When I’m in a remote engagement, I too practice what I preach -- leveraging a team of remote workers from all over the world who help on specific projects. I work with my team on group projects with tools such as Dropbox and Google Sheets, which allow multiple people to work on the same project at once.

Find The Right Remote Workers

There are many sites that you could use to find the right remote workforce such as:

These all feature contractors who are excited to work from the luxury of their own home or anywhere remotely. An example of putting a contractor in motion:

The first image for this blog was produced on, however the image did not match the description that was proposed. The description was to show a cartoon image of Danielle working remotely from her home behind two monitors, to display freelancers in other countries, and to showcase myself commuting in a car into the city. Our pictures were submitted to the designer and as stated, the intent of the image was to display how we are all connected and work successfully together in different geographic areas. This image costed $5 on Here is the first image draft.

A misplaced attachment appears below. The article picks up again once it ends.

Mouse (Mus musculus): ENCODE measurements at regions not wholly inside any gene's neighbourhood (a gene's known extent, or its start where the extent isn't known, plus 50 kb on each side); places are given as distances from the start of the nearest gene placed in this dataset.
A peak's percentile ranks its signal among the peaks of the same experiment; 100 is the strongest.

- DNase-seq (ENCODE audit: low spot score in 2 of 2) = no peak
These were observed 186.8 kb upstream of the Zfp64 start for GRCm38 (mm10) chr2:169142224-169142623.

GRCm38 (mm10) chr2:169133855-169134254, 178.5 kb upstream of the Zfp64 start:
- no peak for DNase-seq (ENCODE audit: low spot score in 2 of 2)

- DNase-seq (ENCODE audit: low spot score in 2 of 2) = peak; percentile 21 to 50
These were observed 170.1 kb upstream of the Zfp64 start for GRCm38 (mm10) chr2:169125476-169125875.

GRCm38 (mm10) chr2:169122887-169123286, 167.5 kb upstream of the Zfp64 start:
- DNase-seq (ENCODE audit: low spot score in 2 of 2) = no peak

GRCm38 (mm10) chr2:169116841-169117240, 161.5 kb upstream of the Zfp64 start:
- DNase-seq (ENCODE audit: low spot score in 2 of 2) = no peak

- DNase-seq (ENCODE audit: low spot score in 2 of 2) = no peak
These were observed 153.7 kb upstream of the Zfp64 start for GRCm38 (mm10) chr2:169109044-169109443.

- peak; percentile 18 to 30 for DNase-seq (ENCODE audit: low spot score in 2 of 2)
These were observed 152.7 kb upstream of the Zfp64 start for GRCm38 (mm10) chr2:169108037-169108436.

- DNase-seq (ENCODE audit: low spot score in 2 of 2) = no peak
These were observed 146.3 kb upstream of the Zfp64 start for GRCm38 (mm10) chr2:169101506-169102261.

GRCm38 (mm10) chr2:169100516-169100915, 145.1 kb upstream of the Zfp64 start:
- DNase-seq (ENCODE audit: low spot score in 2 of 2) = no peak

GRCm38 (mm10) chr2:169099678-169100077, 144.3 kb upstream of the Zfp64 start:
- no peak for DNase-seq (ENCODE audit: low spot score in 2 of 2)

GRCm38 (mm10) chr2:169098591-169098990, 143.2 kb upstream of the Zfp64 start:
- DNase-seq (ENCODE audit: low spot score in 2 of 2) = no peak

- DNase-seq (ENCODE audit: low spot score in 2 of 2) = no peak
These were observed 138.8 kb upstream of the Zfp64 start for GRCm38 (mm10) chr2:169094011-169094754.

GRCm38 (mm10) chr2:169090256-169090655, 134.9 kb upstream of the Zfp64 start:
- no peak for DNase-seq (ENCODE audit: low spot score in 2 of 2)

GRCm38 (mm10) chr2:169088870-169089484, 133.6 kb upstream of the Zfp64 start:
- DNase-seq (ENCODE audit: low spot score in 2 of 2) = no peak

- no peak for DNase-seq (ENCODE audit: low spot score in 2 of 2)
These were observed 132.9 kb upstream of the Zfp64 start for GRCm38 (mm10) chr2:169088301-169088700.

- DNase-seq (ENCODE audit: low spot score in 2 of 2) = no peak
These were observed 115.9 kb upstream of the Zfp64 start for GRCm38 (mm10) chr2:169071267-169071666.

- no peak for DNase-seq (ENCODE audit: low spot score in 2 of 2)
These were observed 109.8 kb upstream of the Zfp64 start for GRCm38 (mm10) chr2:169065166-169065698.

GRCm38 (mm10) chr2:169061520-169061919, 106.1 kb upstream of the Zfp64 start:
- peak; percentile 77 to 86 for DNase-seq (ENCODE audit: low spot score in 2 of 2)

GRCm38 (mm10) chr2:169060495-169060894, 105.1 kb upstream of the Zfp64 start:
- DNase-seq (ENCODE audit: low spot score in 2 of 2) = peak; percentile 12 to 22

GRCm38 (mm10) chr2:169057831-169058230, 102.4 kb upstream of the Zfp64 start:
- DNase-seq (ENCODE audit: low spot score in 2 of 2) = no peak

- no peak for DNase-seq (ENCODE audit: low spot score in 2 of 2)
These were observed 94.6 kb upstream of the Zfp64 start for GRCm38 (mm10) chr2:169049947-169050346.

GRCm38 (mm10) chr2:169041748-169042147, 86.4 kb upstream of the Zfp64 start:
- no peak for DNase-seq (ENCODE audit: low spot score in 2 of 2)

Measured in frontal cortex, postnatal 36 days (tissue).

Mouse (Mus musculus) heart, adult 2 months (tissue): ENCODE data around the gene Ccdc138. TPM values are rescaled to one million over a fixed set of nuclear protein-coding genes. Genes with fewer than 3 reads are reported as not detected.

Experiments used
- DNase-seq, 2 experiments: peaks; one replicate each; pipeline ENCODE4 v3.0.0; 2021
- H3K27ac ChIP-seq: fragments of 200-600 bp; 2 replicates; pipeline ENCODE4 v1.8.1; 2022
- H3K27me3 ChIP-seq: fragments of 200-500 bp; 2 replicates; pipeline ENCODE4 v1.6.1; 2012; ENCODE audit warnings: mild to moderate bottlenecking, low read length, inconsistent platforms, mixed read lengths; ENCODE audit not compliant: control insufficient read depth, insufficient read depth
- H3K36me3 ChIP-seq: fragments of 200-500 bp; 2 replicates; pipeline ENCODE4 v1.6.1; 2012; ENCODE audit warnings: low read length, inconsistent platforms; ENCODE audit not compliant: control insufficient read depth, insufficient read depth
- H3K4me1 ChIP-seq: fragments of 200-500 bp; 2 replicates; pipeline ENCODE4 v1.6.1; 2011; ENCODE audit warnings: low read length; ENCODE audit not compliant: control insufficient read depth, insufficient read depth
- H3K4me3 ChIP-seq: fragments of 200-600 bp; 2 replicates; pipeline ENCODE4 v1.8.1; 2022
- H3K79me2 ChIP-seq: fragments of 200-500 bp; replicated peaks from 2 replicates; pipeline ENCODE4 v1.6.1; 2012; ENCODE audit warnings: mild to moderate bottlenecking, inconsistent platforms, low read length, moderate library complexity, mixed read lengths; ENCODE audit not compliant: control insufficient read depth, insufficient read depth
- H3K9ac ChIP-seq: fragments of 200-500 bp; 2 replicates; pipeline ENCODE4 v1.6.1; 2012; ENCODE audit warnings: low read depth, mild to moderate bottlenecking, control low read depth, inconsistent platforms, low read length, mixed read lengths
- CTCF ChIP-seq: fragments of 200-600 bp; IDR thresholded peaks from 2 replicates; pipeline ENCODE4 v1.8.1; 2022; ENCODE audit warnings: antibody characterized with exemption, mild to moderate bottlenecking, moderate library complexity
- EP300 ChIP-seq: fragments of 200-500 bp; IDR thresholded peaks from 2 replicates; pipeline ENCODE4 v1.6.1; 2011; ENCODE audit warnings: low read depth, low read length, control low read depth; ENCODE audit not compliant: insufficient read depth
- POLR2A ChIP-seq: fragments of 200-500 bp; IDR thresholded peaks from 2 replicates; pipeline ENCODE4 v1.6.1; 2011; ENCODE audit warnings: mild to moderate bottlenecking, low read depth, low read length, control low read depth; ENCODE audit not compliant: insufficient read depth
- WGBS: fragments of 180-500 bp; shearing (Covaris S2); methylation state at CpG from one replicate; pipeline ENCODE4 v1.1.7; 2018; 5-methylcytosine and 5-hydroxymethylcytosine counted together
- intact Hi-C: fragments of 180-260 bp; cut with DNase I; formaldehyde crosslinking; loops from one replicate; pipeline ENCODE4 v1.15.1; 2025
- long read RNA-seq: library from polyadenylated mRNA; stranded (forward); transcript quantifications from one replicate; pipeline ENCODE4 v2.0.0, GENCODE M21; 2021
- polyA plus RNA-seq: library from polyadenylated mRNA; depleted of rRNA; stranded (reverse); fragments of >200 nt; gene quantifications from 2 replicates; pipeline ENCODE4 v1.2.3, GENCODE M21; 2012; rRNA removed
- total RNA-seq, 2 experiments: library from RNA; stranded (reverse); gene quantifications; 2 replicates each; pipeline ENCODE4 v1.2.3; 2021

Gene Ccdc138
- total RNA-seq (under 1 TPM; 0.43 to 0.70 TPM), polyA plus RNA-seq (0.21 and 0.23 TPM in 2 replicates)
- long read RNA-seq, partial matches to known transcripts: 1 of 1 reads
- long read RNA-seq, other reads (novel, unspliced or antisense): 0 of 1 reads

The last designer could not create cartoon images off-the-bat so, Danielle used a different freelancer on who specialized in cartoon images to create two characters that could be inserted into the desired graphic design image. This cost was $21. Here is the result.

With these characters, Danielle outsourced to a local graphic designer to create this image for $25. This is the 2nd attempt to complete our desired image.



Web design has to do with many different types of graphics and images and it’s important to get clear on what type of designer you are looking for and what is the price you are willing to pay. Otherwise, like as Danielle experienced, you may be disappointed with lackluster results. For example, there are commercial designers who are responsible for business cards, flyers, brochures or there are illustrators that draw out your creative idea from scratch.